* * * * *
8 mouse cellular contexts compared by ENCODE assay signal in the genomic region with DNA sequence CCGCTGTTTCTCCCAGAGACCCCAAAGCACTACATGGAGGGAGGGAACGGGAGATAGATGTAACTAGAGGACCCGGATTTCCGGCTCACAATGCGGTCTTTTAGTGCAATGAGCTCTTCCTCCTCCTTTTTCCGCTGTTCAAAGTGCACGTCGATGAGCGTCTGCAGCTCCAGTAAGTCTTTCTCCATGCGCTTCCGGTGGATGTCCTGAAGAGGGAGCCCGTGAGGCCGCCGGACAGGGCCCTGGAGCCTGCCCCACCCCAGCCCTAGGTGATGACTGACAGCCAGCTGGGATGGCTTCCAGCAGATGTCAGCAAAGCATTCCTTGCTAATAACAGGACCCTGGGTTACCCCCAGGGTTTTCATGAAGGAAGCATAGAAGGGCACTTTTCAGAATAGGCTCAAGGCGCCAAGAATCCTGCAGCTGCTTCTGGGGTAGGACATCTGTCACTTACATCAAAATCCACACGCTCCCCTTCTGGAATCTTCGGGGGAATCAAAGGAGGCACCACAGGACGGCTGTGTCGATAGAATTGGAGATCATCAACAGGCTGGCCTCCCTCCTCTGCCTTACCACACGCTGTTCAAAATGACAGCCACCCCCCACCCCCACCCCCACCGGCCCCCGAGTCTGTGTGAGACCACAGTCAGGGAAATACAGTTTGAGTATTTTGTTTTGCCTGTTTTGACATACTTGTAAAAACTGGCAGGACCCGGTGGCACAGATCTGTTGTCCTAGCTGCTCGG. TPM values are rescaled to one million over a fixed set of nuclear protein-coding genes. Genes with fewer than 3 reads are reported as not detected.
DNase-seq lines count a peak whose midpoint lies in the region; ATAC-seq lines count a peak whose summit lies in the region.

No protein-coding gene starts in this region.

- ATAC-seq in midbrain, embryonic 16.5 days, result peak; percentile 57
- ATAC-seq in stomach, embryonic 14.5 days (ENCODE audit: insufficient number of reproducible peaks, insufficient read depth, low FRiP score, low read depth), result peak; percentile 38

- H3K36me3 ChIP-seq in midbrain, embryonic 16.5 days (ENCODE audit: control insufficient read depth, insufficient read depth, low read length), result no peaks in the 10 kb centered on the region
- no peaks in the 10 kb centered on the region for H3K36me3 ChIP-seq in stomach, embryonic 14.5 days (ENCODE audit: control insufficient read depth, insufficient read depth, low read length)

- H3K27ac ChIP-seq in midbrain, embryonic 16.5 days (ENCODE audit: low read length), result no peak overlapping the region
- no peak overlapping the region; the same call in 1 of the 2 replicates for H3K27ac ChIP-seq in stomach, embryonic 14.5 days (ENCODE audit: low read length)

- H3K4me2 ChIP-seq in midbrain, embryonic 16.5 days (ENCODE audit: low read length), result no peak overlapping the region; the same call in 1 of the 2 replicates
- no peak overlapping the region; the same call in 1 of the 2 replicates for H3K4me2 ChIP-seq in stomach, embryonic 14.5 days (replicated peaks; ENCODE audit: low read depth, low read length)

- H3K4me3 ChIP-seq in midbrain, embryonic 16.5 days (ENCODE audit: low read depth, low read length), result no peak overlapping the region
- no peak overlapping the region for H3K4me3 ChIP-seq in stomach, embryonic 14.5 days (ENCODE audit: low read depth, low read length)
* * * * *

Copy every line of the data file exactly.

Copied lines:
8 mouse cellular contexts compared by ENCODE assay signal in the genomic region with DNA sequence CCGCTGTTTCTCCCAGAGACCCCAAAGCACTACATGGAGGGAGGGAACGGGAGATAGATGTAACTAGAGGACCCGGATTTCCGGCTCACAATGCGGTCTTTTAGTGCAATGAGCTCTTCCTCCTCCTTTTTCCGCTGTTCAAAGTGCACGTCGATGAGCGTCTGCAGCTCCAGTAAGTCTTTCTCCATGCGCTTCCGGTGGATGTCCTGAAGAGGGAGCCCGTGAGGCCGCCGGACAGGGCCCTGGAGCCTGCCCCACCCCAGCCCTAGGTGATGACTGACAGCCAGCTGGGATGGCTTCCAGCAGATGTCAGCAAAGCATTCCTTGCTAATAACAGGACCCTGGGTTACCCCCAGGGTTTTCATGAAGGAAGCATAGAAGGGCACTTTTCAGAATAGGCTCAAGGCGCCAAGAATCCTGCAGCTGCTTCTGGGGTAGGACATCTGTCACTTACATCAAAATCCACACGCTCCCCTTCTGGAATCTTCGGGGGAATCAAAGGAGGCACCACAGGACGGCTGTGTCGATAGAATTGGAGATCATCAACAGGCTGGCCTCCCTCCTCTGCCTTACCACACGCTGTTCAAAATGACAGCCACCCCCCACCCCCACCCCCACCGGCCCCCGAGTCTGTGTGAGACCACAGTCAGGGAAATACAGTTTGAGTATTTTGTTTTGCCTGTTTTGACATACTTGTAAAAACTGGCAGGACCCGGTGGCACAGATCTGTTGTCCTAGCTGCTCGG. TPM values are rescaled to one million over a fixed set of nuclear protein-coding genes. Genes with fewer than 3 reads are reported as not detected.
DNase-seq lines count a peak whose midpoint lies in the region; ATAC-seq lines count a peak whose summit lies in the region.

No protein-coding gene starts in this region.

- ATAC-seq in midbrain, embryonic 16.5 days, result peak; percentile 57
- ATAC-seq in stomach, embryonic 14.5 days (ENCODE audit: insufficient number of reproducible peaks, insufficient read depth, low FRiP score, low read depth), result peak; percentile 38

- H3K36me3 ChIP-seq in midbrain, embryonic 16.5 days (ENCODE audit: control insufficient read depth, insufficient read depth, low read length), result no peaks in the 10 kb centered on the region
- no peaks in the 10 kb centered on the region for H3K36me3 ChIP-seq in stomach, embryonic 14.5 days (ENCODE audit: control insufficient read depth, insufficient read depth, low read length)

- H3K27ac ChIP-seq in midbrain, embryonic 16.5 days (ENCODE audit: low read length), result no peak overlapping the region
- no peak overlapping the region; the same call in 1 of the 2 replicates for H3K27ac ChIP-seq in stomach, embryonic 14.5 days (ENCODE audit: low read length)

- H3K4me2 ChIP-seq in midbrain, embryonic 16.5 days (ENCODE audit: low read length), result no peak overlapping the region; the same call in 1 of the 2 replicates
- no peak overlapping the region; the same call in 1 of the 2 replicates for H3K4me2 ChIP-seq in stomach, embryonic 14.5 days (replicated peaks; ENCODE audit: low read depth, low read length)

- H3K4me3 ChIP-seq in midbrain, embryonic 16.5 days (ENCODE audit: low read depth, low read length), result no peak overlapping the region
- no peak overlapping the region for H3K4me3 ChIP-seq in stomach, embryonic 14.5 days (ENCODE audit: low read depth, low read length)